However, the boundary is not always clearly identifiable, between reproductive and productive activities; because in some tasks, non-market work and market work can overlap. This overlapping makes it necessary to consider the productive function of the African woman, in relation to existing social practices. Those which are more or less restrictive, depending on the proximity that populations maintain within the traditional norms of social regulation.
The urban environment
A vector of syncretic practices- that leaves more autonomy and power to women.
A sign of this- is the possibility, for some of them, of occupying important political or economic spaces. Mention should be made of the role of “economic operators” in various African countries, and particularly that of the “Nanas Benz” (whose activity, organized around the trade in loincloths of the “Dutch Wax” brand), gives them an economic power recognized across borders.
This is an interesting power on two counts:
- it frees these women, and their husbands, from certain beliefs; sometimes favoring a reversal of roles.
- it encourages the implementation of networks, through semi-wholesale or retail transactions, profitable for a large category of players. These networks, more the object of individual initiatives than those of the “Nanas Benz”, fit into a continental context; where commercial activity is the mode of work most commonly practiced by women.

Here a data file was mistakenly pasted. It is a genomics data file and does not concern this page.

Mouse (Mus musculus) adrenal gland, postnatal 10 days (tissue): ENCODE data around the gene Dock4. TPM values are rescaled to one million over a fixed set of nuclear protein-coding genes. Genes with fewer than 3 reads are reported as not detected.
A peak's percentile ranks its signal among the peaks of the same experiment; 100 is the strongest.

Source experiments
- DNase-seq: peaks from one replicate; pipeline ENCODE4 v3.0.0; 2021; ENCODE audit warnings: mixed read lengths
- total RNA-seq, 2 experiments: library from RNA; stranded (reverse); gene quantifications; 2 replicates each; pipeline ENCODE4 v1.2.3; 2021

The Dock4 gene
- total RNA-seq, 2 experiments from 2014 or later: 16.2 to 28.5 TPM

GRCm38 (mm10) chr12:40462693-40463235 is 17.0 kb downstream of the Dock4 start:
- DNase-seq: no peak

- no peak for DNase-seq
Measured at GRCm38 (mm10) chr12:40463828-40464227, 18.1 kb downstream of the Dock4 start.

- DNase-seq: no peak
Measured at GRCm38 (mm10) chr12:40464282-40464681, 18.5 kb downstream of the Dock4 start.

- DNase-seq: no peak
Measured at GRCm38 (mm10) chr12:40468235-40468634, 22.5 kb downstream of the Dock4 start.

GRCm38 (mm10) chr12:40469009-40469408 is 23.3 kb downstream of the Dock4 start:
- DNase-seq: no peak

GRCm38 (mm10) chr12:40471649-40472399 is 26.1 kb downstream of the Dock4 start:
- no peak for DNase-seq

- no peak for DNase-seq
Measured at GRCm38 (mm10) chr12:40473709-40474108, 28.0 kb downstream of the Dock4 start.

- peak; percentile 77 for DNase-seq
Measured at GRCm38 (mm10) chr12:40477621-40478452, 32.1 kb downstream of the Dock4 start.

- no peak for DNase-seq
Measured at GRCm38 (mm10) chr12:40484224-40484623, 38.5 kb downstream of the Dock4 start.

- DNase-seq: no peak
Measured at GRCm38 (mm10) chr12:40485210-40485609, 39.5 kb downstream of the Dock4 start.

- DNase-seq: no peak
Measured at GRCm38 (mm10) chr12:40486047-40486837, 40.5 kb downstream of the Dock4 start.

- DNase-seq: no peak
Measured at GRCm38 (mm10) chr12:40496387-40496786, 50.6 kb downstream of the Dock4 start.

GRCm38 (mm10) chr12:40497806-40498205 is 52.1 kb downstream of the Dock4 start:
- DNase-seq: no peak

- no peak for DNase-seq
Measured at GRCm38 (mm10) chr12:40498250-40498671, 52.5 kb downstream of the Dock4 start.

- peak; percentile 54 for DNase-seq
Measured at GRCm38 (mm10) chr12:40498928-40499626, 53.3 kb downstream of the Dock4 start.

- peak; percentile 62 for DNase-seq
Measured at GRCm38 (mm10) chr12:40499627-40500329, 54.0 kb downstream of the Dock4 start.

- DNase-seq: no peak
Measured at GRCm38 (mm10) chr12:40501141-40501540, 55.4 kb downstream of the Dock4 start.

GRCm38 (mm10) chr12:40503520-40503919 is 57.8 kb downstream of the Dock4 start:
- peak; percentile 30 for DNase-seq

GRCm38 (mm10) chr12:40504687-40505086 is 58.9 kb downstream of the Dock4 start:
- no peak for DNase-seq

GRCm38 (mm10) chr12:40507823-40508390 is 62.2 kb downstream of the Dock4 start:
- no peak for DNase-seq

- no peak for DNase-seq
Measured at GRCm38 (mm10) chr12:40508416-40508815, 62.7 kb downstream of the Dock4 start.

To this labour register, salaried activities are added into the public or private domains; affecting a minority of women whose profit extends beyond their nuclear family.
In rural areas
Commercial activity is also practiced and is generally organized around fishing, arboriculture, and agricultural products. Cooperation is often necessary, with men, for the realization of this work. In reality, this reveals the power relations in which the autonomy of women is weakened.
Thus, in this labour field of agricultural production, we can mention the problems of access to land.
In some ethnic groups, such as the Mossi woman (the majority ethnic group) of Burkina Faso- despite national norms of land appropriation and exploitation, through land agrarian reorganization (RAF); advocating equal access to land for men and women, it can be seen that women are excluded from it by the system of regulation of kinship, and organization of matrimonial alliances.
Through one example: “The daughter of”, waiting to become “The wife of”, carries a provisional status.
A system of kinship
Yet in another example of women’s status- we can see how women complete the status of a foreigner, thanks to a kinship system transmitted unilaterally in the male line.